“Afternoon With an Up-and-Comer”

For my sojourn with a journalist I chose to walk about 200 feet adjacent from my residence at the Howard Johnson Hotel to check out The Times building across the way. I’ve walked past the building nearly every day since I’ve been in Florida and can even see its green glow at night from my room.  At a size smaller than that of other Tampa architecture, the neon green lighting emitting “The Times” may just be visible from some areas on campus.   However, up close this solid concrete square rests in its own serene pocket land on the outskirts of the other grander skyscrapers.

I walked through the parking lot to the main doors.  I had no idea if I would be told to take a hike or if I would get some real talk time with a working journalist.   I was greeted and explained my situation and that I would only need a little bit of a staff member’s time to complete my journalism project.  Luckily, intern/voultunteer/beginning journalist Nicholas Scott Schmidt was nearby and overheard my situation.  He explained that he wasn’t too busy and could help me out.  Naturally I accepted, figured in my mind that it would be interesting to get the scoop from a near full-fledged journalist, and also one that was less than 10 years older than me.

I had the rest of the afternoon free before my 4 o’clock class would start and was able to spend some time chatting with Nicholas.  He was very friendly and had a natural likability.  It was easy to see the passion in his eyes as he began to explain his situation.  He said reluctantly that he would be “leaving Florida in the summer to go to New York City .”  Told me it would be an easier place to acquire a job and was close to his hometown of Rochester.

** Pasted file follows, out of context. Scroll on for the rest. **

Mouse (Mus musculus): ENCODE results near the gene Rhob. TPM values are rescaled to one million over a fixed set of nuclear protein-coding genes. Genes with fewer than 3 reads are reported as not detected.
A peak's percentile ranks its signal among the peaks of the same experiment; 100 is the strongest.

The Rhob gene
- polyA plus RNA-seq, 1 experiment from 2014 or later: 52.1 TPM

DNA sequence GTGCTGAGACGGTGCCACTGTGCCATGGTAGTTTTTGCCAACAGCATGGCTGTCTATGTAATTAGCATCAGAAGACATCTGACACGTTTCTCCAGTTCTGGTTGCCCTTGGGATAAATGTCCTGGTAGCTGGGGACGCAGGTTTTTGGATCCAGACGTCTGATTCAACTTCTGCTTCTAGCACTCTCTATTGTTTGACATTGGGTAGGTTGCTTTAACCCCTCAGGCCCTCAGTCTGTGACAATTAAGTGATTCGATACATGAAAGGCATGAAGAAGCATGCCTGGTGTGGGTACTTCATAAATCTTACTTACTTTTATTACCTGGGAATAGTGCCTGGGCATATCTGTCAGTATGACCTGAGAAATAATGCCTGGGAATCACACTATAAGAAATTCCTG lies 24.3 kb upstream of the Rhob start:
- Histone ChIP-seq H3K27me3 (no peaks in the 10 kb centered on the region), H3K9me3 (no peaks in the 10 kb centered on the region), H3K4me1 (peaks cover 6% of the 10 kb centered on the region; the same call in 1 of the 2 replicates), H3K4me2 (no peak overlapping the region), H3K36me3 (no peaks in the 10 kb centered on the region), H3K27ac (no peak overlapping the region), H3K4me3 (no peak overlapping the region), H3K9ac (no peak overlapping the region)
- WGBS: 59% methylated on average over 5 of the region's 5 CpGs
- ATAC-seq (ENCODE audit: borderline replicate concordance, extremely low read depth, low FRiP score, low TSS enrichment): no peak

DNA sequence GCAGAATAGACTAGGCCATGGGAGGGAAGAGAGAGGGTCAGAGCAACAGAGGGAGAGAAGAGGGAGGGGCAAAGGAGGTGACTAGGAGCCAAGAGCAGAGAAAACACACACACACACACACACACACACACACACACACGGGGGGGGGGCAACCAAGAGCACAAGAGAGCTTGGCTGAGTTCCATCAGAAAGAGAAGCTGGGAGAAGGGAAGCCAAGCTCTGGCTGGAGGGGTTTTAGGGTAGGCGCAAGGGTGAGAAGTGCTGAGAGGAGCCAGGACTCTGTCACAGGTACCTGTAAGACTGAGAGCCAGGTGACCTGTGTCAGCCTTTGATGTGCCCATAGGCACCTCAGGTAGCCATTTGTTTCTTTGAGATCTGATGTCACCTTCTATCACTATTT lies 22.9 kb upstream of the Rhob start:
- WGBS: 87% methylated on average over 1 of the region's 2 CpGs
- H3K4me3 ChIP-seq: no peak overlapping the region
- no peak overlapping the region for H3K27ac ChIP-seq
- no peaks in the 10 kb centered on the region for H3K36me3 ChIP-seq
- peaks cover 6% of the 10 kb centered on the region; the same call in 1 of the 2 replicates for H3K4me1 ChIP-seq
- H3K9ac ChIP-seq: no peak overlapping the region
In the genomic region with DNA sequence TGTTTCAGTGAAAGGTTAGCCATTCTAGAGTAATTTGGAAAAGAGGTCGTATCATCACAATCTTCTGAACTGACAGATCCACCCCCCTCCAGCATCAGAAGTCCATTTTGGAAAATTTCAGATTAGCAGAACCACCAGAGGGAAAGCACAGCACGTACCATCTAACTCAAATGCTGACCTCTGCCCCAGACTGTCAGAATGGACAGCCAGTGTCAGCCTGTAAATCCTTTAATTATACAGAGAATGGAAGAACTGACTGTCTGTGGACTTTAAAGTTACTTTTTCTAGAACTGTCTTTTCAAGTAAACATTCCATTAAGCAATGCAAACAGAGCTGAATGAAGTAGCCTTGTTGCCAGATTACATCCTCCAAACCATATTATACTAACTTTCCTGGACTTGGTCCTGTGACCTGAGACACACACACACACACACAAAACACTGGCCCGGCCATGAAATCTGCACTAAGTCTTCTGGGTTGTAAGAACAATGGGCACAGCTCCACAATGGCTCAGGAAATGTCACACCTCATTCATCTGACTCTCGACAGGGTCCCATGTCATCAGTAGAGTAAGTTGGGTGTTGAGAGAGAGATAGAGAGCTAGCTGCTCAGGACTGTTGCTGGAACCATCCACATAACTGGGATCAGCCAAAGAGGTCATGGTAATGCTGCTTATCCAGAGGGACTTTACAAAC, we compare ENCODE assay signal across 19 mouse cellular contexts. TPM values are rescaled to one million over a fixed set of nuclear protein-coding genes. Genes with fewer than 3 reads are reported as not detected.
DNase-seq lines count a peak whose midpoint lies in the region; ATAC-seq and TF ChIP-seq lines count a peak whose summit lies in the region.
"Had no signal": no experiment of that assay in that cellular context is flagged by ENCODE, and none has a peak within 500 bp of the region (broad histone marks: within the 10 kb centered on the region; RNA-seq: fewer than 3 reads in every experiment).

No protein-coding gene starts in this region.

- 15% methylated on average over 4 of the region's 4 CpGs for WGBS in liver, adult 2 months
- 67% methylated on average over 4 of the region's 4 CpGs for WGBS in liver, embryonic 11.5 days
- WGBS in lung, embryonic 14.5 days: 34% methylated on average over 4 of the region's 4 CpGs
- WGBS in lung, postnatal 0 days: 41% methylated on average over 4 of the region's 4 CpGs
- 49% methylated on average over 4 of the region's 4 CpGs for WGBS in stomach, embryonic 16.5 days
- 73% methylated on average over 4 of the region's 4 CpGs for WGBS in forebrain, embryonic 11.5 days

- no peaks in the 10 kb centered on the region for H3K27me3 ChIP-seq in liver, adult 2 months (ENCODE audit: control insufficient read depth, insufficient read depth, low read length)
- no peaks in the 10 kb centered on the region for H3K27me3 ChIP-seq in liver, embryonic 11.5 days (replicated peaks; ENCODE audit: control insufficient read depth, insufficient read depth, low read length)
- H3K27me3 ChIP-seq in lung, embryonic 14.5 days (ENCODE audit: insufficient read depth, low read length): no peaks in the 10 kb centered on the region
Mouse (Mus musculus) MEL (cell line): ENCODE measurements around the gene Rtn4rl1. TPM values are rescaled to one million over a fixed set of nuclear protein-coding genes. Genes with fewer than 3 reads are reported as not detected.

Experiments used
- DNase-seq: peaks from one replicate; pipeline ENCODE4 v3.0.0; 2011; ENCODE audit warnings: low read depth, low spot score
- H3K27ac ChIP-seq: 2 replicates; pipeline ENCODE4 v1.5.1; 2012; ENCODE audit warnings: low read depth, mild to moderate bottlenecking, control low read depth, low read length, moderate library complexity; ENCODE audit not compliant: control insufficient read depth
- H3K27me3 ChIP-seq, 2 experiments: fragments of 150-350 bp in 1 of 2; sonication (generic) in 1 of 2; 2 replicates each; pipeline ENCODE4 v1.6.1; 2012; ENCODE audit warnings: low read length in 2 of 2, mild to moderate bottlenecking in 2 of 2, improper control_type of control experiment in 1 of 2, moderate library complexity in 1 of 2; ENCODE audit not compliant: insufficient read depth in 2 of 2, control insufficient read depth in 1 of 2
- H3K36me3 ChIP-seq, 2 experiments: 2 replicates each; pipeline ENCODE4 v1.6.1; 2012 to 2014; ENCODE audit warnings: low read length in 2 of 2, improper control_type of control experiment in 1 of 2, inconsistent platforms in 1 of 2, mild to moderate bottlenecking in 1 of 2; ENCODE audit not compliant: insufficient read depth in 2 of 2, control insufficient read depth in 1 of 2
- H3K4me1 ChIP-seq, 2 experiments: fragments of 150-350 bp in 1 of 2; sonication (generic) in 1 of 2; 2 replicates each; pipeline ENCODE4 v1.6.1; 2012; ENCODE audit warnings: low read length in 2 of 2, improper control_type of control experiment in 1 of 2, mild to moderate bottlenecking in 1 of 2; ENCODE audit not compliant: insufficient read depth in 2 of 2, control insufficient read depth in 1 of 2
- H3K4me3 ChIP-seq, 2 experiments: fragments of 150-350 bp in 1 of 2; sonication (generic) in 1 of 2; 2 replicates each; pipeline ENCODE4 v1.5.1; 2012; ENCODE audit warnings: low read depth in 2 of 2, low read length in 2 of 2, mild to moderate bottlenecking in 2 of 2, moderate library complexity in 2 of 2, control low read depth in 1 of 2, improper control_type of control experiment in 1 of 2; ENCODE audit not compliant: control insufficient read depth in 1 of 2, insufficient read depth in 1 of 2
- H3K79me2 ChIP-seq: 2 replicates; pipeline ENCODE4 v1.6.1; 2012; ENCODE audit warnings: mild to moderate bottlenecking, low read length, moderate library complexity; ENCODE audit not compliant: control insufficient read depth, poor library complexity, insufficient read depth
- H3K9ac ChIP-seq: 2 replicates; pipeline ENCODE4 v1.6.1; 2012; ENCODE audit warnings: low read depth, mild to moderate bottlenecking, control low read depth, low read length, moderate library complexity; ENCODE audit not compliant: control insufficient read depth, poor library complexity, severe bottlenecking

Nicholas told me it was a “relatively quite day around the office” which he said was unsurprising.  He explained this would most likely remain status-quo for the rest of the day as stories unfold at any given minute and so most journalists find themselves out in the field mainly rather than at the desk computer.  He gave me a brief tour of the building and the essential areas of operation within.  The vast array of folders, binders, computers and the seemingly endless stacks of paper, especially in the archive area (a room designated for past issues of newspaper).  Afterward he brought me to various spots where cubicles were stationed correlating with certain areas of journalistic criteria and introduced me to a few people.

He then asked me if there was anything else specific I wanted to see or do.  Since on this particular day the journalism profession appeared to be well at work and he was after all not “full-fledged” just yet.  I asked him what his activities and others would consist of on a day with a scarce amount of work to be done.  He laughed and gave out a “hmm…well.”   He basically stated that usually you’ll know when arriving to work if it’s going to be a fast, slow, or medium paced day but that can all change in the blink of an eye.  Nicholas said for him, “I’ve seen some very droll days here when nothing newsworthy is happening, though it is rare, and after all I’m not here every single day.”

What I seemed to learn, or rather now understand more clearly is this.  Things do happen every day, a generic statement indeed. But it is these ‘things’ that consist of incidents, victories, tragedies, stories of sadness or hope and a whole slew of other variations that are interwoven within daily life.  The key to being a adept journalist is to delve lightly into all of these constantly occurring events and obtain a general knowledge.  Then choose, dive head first into the selected subject matter and alas,  the topics that pique your interest will pique your ability to write well and render enjoyment within your profession.  But never forget that with being a journalist comes spontaneous responsibilities, abrupt elements of the job can present themselves at any hour of any day of any month of any given year.

After spending some time in The Times Building I understand the journalism world a little better.  It does seem a little more interesting and I especially took notice to the fact that a lot of time spent is out and about rather than at a cubicle.  Writing is a passion of mine and whether it be fiction or even journalistic non-fiction, I now believe I could enjoy doing either or.

By: Robert A. Serio

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